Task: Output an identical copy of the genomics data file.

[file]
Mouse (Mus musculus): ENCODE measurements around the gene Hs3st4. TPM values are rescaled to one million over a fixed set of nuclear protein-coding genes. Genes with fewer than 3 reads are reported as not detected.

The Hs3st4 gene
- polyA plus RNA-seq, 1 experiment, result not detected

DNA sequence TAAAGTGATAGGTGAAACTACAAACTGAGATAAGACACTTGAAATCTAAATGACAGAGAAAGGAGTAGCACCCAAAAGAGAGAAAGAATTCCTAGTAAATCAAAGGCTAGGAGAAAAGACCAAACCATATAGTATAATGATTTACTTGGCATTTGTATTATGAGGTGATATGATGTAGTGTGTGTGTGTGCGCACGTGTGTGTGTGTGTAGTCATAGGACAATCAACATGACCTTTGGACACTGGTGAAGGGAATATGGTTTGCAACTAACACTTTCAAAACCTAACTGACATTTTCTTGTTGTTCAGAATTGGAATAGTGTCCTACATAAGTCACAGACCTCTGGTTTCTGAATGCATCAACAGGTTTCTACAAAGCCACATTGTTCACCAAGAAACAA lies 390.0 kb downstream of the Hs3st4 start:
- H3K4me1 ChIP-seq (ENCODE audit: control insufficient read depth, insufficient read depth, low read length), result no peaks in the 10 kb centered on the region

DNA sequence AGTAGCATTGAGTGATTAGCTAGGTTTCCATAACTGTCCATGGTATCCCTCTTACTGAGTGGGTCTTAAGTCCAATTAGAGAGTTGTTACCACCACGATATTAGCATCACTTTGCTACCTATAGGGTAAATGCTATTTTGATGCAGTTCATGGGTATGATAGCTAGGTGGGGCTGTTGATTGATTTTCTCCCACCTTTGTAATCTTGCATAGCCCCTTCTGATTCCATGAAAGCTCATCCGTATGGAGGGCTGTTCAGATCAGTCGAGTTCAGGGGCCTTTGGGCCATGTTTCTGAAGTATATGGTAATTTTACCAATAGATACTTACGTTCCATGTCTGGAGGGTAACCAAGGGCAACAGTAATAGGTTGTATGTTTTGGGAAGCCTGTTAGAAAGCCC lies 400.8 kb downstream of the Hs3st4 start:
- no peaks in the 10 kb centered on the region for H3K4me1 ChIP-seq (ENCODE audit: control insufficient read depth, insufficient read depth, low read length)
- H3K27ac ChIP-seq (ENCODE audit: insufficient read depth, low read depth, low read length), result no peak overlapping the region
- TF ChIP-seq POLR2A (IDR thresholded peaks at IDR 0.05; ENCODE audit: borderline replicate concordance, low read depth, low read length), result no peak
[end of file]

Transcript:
Mouse (Mus musculus): ENCODE measurements around the gene Hs3st4. TPM values are rescaled to one million over a fixed set of nuclear protein-coding genes. Genes with fewer than 3 reads are reported as not detected.

The Hs3st4 gene
- polyA plus RNA-seq, 1 experiment, result not detected

DNA sequence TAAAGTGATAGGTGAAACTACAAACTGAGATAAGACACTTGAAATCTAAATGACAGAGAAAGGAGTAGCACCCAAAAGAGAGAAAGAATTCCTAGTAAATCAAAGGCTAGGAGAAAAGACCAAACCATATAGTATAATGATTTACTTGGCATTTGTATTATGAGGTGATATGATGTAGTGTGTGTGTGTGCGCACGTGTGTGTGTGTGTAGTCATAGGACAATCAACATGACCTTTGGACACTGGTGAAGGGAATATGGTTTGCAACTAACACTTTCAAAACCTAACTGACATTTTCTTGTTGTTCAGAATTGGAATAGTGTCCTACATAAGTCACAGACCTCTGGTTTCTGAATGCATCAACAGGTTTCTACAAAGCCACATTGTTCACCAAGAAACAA lies 390.0 kb downstream of the Hs3st4 start:
- H3K4me1 ChIP-seq (ENCODE audit: control insufficient read depth, insufficient read depth, low read length), result no peaks in the 10 kb centered on the region

DNA sequence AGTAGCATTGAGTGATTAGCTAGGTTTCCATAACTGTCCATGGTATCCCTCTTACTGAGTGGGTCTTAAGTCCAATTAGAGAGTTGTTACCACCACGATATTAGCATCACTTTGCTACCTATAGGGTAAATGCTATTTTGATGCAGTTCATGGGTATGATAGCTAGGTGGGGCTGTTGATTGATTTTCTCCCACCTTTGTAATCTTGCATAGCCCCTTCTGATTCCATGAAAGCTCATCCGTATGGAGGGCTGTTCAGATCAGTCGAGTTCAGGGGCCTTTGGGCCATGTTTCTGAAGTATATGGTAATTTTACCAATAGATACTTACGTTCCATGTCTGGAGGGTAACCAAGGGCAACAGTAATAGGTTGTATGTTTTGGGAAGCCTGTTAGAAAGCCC lies 400.8 kb downstream of the Hs3st4 start:
- no peaks in the 10 kb centered on the region for H3K4me1 ChIP-seq (ENCODE audit: control insufficient read depth, insufficient read depth, low read length)
- H3K27ac ChIP-seq (ENCODE audit: insufficient read depth, low read depth, low read length), result no peak overlapping the region
- TF ChIP-seq POLR2A (IDR thresholded peaks at IDR 0.05; ENCODE audit: borderline replicate concordance, low read depth, low read length), result no peak